How to Help a Computer Monitor Your Mental State

Researchers at Skoltech, INIAA, and the Riken Advanced Intelligence Project have considered several state-of-the-art machine learning algorithms for the challenging tasks of determining the mental workload and emotional states of the human brain.

Their software can help design better brain-computer interfaces for applications in medicine and beyond. The paper was published in the journal IEEE Systems, MAN and Cybernetics.

A brain-computer interface, or BCI, is a link between a human brain and a machine that can allow users to control various devices such as robotic weapons or wheelchairs only by brain activity (these are called active BCIs Is) or can monitor the user’s mental state or emotions and classify them (these are passive BCIs). Brain signals in BCI are usually measured by electroencephalography, a non-common method of recording the brain’s electrical activity.

But there is a long way from raw continuous EEG signals to digitally processed signals or patterns that have the ability to accurately identify a user’s mental workload or affective states, something that passive BCI needs to make functional. Existing experiments have shown that the accuracy of these measurements, even for simple tasks discriminating from high workloads, is insufficient for reliable practical applications.

“The low accuracy is due to the extremely high complexity of the human brain.

The brain is like a giant orchestra with thousands of musical instruments, from which we want to extract the specific sounds of each individual instrument using a limited number of microphones or other sensors, ”Andrews Schiecki, Skoltech Center in Computational and Data-intensive Science Professor and Engineering (CDISE) and a base of paper, notes.

Thus, more robust and accurate EEG classification and validation of various brain pattern algorithms is badly needed. Cichoki and his colleagues looked at two groups of machine learning algorithms, the Rimanian geometry-based classifier (RGC) and the Conventional Neural Network (CNN), which are performing quite well on the active side of the BCI.

Researchers wondered whether these algorithms could work not only with so-called motor imaginary functions, where a subject imagines certain movements of the limbs without any real movement, but for workload and affective approximations.

He ran a competition of sorts among seven algorithms, two of which scientists designed themselves by improving well-performing Rimanian methods.

The algorithm was tested in two studies, one with a specific arrangement for the BCI where the algorithm was trained on data from a specific subject and subsequently tested on the same subject, and one that was subject-independent – A much more challenging setup, waves can vary greatly since our brain.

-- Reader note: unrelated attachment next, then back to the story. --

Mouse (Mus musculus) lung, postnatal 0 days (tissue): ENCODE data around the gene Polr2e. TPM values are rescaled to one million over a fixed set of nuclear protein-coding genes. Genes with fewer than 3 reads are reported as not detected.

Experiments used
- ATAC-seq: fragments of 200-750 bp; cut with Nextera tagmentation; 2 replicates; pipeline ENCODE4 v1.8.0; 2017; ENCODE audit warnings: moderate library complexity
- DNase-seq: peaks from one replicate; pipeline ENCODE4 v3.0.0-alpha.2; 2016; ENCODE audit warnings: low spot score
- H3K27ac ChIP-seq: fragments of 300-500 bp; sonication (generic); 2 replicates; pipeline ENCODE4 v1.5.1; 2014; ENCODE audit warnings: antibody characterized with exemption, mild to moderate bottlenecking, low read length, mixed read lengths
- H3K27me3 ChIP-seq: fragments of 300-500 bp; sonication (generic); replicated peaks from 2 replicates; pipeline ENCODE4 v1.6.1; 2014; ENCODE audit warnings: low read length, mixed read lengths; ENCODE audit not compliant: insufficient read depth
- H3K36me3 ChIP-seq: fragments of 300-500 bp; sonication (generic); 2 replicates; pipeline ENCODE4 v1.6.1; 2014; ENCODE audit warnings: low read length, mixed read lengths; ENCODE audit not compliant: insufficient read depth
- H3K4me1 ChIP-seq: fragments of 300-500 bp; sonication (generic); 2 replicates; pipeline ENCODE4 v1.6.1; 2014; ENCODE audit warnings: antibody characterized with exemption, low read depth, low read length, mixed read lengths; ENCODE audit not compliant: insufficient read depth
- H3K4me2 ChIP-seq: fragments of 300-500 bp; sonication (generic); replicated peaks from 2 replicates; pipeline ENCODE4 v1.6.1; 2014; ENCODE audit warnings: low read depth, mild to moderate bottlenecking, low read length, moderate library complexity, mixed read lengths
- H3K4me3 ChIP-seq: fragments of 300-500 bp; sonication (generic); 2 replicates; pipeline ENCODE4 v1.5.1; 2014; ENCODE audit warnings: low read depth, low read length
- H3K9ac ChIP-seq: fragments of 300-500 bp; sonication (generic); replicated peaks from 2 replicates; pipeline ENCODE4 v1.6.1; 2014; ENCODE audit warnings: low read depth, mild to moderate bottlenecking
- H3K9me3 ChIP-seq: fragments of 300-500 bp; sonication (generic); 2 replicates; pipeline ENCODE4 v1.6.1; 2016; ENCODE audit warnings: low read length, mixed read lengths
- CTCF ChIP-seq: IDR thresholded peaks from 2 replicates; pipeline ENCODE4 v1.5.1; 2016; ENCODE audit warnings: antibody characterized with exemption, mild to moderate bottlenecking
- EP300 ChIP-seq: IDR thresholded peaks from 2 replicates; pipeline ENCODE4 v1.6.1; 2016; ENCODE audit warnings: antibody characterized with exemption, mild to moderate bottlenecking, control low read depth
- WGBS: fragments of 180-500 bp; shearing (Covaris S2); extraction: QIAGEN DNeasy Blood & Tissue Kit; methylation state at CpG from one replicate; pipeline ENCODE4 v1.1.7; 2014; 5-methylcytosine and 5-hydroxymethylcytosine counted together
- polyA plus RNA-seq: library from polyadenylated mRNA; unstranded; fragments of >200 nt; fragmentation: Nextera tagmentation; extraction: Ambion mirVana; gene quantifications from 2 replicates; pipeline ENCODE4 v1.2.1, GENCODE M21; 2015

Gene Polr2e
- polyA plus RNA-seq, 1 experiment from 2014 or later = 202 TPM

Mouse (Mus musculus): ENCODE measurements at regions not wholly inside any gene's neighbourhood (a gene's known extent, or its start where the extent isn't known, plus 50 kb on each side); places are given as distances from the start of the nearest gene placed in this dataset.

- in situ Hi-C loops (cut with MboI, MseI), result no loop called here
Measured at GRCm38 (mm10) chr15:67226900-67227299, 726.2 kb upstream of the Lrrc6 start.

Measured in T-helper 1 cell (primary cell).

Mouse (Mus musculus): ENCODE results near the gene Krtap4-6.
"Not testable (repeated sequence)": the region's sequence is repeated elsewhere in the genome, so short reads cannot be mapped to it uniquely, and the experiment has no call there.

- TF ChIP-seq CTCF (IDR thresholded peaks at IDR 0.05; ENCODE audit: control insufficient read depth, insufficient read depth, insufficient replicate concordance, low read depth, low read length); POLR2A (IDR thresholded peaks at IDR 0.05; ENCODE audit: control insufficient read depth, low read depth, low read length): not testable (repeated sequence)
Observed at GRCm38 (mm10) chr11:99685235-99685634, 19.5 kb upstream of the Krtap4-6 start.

Real EEG data were taken from earlier experiments conducted by Fabien Lotte, a co-author of the paper, and his colleagues, as well as from DEAP, an existing database for sentiment analysis.

For example, scientists found that an artificial deep neural network significantly outperformed all of its competitors in the workload estimation task, but performed poorly in emotion classification. And both modified Reimanian algorithms did quite well in both tasks.

Overall, as the paper concludes, using passive BCI for lubricant state classification is much harder than estimating workload, and leads to subject-independent calibration, at least for now, to much lower accuracy .

“In the next steps, we plan to use more sophisticated artificial intelligence (AI) methods, especially intensive learning, which allow us to detect very small changes in brain signals or brain patterns.

Deep neural networks can be trained based on a large set of data from multiple disciplines in different scenarios and under different circumstances. AI is a real revolution and is also potentially useful for BCI and recognition of human emotions, ”said Sichoki.

Estimating cognitive or affective states from brain signals is an important but challenging step in creating passive brain – computer interface (BCI) applications. Until now, it has been possible to assess mental workload or emotions from electroencephalogram (EEG) signals with only modest classification accuracy, thus giving rise to unreliable neurodeptive applications.

However, recent machine-learning algorithms, notably the Rimanian geometry-based classifier (RGC) and the Confusional Neural Network (CNN), have shown promise for other BCI systems, such as, motor imagined BCI. However, they have not been formally studied and compared to classifications of cognitive or affective states.